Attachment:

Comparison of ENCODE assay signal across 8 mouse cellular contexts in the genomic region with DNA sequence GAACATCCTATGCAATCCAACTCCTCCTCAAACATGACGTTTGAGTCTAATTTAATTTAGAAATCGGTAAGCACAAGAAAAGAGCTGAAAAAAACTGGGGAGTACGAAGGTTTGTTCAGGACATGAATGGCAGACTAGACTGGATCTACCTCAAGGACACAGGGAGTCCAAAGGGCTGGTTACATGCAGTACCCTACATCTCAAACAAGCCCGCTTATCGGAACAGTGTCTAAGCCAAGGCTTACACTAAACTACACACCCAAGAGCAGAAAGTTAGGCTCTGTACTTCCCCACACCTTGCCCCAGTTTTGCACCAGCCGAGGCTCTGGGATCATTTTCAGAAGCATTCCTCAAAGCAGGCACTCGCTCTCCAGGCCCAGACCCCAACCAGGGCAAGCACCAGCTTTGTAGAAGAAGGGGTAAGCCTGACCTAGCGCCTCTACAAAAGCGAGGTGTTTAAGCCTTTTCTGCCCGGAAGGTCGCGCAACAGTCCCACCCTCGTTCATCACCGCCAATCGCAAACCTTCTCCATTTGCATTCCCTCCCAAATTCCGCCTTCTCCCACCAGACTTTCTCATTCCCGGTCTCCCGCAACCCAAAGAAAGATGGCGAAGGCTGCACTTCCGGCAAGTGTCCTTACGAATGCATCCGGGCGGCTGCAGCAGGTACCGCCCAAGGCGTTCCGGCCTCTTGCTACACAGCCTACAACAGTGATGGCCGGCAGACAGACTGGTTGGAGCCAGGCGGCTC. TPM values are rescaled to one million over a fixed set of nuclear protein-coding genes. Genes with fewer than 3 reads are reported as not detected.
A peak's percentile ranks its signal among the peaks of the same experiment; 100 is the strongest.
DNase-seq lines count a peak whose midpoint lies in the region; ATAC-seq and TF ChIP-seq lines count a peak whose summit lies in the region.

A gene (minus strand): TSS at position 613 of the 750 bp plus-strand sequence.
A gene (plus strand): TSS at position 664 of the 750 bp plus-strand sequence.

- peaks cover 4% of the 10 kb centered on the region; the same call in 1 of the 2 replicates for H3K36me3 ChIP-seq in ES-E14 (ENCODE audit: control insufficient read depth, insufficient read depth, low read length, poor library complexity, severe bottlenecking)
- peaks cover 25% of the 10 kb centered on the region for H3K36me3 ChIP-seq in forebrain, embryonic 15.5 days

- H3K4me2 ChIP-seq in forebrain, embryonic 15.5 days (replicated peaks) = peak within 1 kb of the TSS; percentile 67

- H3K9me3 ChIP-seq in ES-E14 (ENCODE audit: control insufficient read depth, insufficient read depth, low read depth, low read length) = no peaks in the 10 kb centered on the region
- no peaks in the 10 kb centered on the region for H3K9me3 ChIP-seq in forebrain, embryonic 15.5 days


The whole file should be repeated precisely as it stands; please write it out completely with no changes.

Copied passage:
Comparison of ENCODE assay signal across 8 mouse cellular contexts in the genomic region with DNA sequence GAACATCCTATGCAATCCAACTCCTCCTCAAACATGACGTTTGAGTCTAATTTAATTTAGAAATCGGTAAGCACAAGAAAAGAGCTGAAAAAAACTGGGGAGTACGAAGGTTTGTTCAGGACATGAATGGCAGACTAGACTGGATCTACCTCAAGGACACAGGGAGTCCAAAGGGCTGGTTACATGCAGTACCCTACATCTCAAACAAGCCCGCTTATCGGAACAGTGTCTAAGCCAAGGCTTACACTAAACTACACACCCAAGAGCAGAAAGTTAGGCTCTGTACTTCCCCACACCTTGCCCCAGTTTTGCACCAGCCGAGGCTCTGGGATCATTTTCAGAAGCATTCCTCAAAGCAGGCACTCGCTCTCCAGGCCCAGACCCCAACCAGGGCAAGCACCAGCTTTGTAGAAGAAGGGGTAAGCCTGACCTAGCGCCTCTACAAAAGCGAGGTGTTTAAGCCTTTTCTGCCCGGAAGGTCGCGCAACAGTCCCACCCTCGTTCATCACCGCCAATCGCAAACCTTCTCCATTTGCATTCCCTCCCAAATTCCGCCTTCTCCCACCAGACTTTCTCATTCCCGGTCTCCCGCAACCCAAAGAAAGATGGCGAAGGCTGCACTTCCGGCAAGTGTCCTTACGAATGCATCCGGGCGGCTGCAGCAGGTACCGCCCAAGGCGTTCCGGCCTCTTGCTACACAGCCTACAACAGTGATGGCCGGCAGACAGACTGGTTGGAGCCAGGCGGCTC. TPM values are rescaled to one million over a fixed set of nuclear protein-coding genes. Genes with fewer than 3 reads are reported as not detected.
A peak's percentile ranks its signal among the peaks of the same experiment; 100 is the strongest.
DNase-seq lines count a peak whose midpoint lies in the region; ATAC-seq and TF ChIP-seq lines count a peak whose summit lies in the region.

A gene (minus strand): TSS at position 613 of the 750 bp plus-strand sequence.
A gene (plus strand): TSS at position 664 of the 750 bp plus-strand sequence.

- peaks cover 4% of the 10 kb centered on the region; the same call in 1 of the 2 replicates for H3K36me3 ChIP-seq in ES-E14 (ENCODE audit: control insufficient read depth, insufficient read depth, low read length, poor library complexity, severe bottlenecking)
- peaks cover 25% of the 10 kb centered on the region for H3K36me3 ChIP-seq in forebrain, embryonic 15.5 days

- H3K4me2 ChIP-seq in forebrain, embryonic 15.5 days (replicated peaks) = peak within 1 kb of the TSS; percentile 67

- H3K9me3 ChIP-seq in ES-E14 (ENCODE audit: control insufficient read depth, insufficient read depth, low read depth, low read length) = no peaks in the 10 kb centered on the region
- no peaks in the 10 kb centered on the region for H3K9me3 ChIP-seq in forebrain, embryonic 15.5 days